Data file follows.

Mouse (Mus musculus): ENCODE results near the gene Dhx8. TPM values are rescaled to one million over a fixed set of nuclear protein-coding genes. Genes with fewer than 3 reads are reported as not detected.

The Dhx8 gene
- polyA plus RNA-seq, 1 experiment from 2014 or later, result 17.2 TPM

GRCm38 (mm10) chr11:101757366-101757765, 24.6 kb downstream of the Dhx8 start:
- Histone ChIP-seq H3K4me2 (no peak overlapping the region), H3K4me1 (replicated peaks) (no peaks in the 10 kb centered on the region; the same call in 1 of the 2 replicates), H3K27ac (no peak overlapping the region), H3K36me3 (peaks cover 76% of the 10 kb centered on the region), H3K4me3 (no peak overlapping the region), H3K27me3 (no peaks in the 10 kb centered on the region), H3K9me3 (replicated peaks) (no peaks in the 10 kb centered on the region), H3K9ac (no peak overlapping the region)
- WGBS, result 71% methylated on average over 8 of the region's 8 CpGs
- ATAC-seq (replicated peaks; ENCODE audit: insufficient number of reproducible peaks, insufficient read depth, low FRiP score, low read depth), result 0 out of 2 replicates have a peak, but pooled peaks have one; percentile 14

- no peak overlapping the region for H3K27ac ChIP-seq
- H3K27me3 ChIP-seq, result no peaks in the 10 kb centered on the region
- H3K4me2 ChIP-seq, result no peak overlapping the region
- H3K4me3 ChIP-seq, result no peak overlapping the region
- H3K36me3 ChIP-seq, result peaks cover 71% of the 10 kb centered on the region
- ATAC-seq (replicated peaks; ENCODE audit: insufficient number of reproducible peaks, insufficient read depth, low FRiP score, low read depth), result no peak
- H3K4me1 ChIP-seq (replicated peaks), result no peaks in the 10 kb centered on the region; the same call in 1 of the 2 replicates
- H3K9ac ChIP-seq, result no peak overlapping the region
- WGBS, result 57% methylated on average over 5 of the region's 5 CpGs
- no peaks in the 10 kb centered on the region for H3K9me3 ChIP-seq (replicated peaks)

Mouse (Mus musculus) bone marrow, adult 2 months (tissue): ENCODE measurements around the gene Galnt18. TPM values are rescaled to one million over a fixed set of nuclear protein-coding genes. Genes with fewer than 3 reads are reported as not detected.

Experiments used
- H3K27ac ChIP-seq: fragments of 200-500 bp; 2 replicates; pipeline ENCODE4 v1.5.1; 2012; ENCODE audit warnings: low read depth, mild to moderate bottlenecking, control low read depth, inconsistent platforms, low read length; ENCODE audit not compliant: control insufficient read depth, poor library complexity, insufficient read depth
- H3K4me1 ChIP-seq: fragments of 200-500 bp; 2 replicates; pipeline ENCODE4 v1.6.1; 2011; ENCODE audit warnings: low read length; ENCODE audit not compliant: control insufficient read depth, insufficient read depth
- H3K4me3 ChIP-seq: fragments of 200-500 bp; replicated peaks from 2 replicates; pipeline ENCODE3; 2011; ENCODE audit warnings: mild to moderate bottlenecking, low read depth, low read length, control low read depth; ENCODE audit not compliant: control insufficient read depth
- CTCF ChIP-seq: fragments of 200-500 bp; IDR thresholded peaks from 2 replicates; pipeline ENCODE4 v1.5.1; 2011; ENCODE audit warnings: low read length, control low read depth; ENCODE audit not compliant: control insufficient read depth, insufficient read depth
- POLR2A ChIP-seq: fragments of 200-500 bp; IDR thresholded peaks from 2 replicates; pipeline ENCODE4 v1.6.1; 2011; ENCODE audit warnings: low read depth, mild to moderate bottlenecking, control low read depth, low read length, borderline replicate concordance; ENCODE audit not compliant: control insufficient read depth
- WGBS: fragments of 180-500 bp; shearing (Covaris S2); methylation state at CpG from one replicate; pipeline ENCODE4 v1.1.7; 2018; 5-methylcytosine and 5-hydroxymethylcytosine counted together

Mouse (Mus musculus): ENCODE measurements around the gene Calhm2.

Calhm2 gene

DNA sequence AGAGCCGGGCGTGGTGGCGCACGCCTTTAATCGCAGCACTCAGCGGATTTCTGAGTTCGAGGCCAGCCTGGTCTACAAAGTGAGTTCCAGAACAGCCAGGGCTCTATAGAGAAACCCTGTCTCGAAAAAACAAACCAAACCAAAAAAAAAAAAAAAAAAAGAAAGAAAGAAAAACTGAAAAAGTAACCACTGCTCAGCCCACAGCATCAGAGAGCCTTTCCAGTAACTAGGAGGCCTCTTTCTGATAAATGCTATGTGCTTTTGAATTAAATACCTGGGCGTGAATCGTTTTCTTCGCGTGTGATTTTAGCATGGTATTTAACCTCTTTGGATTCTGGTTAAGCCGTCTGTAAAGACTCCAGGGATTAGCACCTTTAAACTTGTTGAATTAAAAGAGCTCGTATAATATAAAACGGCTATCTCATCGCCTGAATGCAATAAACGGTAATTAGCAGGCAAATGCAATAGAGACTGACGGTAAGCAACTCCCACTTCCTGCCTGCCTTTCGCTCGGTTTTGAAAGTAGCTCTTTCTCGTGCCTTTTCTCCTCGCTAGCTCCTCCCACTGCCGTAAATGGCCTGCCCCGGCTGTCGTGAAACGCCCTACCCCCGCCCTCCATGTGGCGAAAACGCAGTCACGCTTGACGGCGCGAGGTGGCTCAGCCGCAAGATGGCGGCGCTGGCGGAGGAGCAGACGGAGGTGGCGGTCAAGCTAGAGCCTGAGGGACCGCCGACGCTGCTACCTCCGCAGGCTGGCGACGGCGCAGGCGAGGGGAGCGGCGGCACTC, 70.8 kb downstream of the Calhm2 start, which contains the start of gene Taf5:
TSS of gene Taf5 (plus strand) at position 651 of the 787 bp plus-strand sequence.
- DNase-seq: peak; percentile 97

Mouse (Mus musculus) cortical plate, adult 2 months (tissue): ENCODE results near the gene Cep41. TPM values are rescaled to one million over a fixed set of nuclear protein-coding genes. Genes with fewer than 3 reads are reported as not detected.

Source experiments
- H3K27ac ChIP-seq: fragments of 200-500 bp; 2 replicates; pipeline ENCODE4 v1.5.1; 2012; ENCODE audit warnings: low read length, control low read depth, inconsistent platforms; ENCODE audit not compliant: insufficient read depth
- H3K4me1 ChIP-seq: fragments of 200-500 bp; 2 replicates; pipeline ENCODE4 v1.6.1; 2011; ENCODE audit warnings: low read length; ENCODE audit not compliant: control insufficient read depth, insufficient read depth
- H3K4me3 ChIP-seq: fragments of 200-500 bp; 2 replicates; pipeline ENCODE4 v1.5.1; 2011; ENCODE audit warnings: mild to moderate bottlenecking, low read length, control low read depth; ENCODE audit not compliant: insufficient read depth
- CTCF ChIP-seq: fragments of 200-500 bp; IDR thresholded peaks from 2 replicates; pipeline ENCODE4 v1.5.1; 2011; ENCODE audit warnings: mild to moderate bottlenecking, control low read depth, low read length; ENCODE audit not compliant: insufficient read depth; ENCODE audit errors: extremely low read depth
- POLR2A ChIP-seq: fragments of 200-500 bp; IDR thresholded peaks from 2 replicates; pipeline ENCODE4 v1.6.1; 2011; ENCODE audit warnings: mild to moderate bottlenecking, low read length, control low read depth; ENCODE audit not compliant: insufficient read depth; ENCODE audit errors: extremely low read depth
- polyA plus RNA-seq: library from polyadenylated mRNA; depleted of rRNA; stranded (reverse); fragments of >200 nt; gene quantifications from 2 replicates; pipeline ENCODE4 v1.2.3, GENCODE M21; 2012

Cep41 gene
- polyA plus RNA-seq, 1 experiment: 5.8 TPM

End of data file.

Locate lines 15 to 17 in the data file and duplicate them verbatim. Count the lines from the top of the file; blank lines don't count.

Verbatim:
- H3K9ac ChIP-seq, result no peak overlapping the region
- WGBS, result 57% methylated on average over 5 of the region's 5 CpGs
- no peaks in the 10 kb centered on the region for H3K9me3 ChIP-seq (replicated peaks)